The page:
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church cross project: special features

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File:Blue-green.jpgGeorgia O’Keeffe said “Nothing is less real than realism. Details are confusing. It is only by selection, by elimination, by emphasis, that we get at the real meaning of things.” She was (and is) a famous artist. Her opinion is helpful even if you aren’t an artist.

Did you ever read a book, hear a piece of music or look at a painting and think, “Too much, just too much.”

This project is one in which selection is necessary as the process evolves (although not Darwinian selection). What details to leave out? What details to accentuate?

When I sketched the cross in the beginning I had an idea that 3 nails would be a good detail. As I pondered it and talked about it with others the detail of nails slid into the column of “too much.”

Remnants of rope as they might have been used in a crucifixion was a detail that stayed.*

*Thank you JMG Ranch for providing the rope. 

securing old rope to the cross beam

securing old rope to the cross beam


However, the idea of nails is not left out altogether. The detail of nail holes randomly struck in the beam gives the suggestion of the cross having been used several times before. It is likely that the Romans would reuse their crosses. I doubt that the authorities thought this man from Nazareth needed a special cross since he would one day become famous. He was condemned as a criminal like thousands of others. No special treatment.

But this criminal was not merely “not guilty.” He was innocent. In the horror his beauty shines. Innocence gazes on us ever so pure, so holy, when around it the darkened sky of evil swirls. The many nail holes remind us that he was “numbered with the transgressors” (see Isaiah 53:12esv).

nail holes from previous uses

nail holes from previous uses

Then there are details that most people will not notice because those details blend with the whole. In this step I add more spots of glaze or color as needed. It helps to look at the assembled piece in different lighting. I set it up in the shop, later outside in the sun light and still later in the church a couple of weeks before the installation.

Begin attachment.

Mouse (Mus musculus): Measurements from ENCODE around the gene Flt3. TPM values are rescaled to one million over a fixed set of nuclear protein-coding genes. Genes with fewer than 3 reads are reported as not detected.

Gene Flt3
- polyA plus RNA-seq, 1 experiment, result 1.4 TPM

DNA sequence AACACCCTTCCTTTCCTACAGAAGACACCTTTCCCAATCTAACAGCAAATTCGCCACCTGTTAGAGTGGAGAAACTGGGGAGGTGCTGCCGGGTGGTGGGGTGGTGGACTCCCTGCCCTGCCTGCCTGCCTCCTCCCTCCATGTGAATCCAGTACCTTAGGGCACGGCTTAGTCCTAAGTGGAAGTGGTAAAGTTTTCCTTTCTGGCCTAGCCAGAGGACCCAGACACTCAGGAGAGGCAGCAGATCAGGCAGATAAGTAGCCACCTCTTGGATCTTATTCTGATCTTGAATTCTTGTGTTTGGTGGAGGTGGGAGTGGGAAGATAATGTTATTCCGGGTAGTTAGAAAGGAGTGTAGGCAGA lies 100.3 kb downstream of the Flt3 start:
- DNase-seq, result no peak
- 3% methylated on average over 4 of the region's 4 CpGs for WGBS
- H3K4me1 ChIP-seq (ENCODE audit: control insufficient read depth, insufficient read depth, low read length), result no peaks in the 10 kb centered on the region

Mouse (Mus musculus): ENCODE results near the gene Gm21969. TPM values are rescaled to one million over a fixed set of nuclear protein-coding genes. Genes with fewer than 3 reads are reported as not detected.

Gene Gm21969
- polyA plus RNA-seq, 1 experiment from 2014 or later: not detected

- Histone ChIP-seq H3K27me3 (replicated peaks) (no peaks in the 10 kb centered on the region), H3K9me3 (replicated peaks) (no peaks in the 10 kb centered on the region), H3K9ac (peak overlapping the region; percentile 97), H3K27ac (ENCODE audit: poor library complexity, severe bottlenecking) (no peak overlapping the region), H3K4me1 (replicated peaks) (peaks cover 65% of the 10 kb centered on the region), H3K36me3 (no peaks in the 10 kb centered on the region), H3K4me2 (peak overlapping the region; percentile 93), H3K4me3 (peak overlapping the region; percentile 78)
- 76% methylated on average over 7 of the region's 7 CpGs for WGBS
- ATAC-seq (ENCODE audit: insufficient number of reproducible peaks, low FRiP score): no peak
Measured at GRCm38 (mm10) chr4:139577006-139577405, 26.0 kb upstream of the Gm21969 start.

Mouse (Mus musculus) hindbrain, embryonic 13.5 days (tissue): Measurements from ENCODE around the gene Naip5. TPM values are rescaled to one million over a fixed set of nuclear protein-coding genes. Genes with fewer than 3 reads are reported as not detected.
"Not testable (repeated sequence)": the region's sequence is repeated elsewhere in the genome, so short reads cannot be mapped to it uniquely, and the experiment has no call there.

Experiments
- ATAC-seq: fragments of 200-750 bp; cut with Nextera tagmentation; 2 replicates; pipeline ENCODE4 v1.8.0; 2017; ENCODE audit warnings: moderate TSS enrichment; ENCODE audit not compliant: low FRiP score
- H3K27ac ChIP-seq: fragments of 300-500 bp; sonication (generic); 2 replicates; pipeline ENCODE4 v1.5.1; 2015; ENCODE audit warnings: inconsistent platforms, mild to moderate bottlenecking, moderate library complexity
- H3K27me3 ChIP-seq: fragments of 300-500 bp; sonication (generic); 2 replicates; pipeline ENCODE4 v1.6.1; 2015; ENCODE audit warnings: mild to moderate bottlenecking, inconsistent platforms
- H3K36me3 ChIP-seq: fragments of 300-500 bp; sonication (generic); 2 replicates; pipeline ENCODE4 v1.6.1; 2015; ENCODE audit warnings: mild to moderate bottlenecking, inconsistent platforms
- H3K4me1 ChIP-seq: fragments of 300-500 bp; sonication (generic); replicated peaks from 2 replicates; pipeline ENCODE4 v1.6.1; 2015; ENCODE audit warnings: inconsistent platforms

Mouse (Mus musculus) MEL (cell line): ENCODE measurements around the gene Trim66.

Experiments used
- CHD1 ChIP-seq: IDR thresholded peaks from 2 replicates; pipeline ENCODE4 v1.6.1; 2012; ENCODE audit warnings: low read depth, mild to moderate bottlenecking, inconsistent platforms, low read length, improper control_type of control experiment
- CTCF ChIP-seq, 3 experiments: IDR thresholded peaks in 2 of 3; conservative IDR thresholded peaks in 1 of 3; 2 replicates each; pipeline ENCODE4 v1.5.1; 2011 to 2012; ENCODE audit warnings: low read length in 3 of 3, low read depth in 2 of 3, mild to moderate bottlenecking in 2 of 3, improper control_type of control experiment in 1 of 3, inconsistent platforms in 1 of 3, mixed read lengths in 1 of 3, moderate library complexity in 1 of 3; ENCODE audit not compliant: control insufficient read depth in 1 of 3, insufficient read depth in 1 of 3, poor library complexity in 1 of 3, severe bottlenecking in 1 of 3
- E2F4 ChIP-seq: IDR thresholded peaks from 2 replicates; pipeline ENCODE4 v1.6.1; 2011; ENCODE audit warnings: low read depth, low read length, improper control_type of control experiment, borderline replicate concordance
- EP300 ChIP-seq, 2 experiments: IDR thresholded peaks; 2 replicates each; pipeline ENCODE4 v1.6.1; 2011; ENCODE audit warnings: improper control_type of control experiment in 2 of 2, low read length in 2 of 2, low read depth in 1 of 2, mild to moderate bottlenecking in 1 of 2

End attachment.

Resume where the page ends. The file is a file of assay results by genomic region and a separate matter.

Fitting the cross together in the shop helps to get a sense of what needs adjusting. Black is not a color most artists use well. When black is needed I prefer to mix a pseudo-black from other colors. However, in a few small places I add a little true black. Some of the crevices needed a little depth from a dab of black.

Another detail  is to “grey out” some of the edges. This gives the sense that those places have been bleached by extended exposure to the sun. But here again, I only do this to the slightest degree since too much would be too much.

fitting in shop and final glazes

fitting in shop and final glazes

Finally a small detail, but a useful one that fills out the visual narrative is the foot hold. I want it to appear tacked on as an after thought. It is possible that these foot holds had to be replaced from time to time. Even though a cross was still usable a foot hold might swing loose with repeated nailings or weight stresses. 

adding the foot hold

adding the foot hold

Interesting though they be these details are not things to be admired. The cross is a disgusting thing. We admire the Cross because of Christ. Like a diamond the cross is the setting in which the jewel sits. The Christ of the Cross is our anthem. We cherish the Stone that the builders discarded. We love him who, as Isaiah wrote, “was wounded for our transgressions.”


next: cross project – 7, an empty cross (stay tuned)

You can see the start of this project here.


One thought on “church cross project: special features

  1. Pingback: church cross project: base coat and surface glazing | butter light

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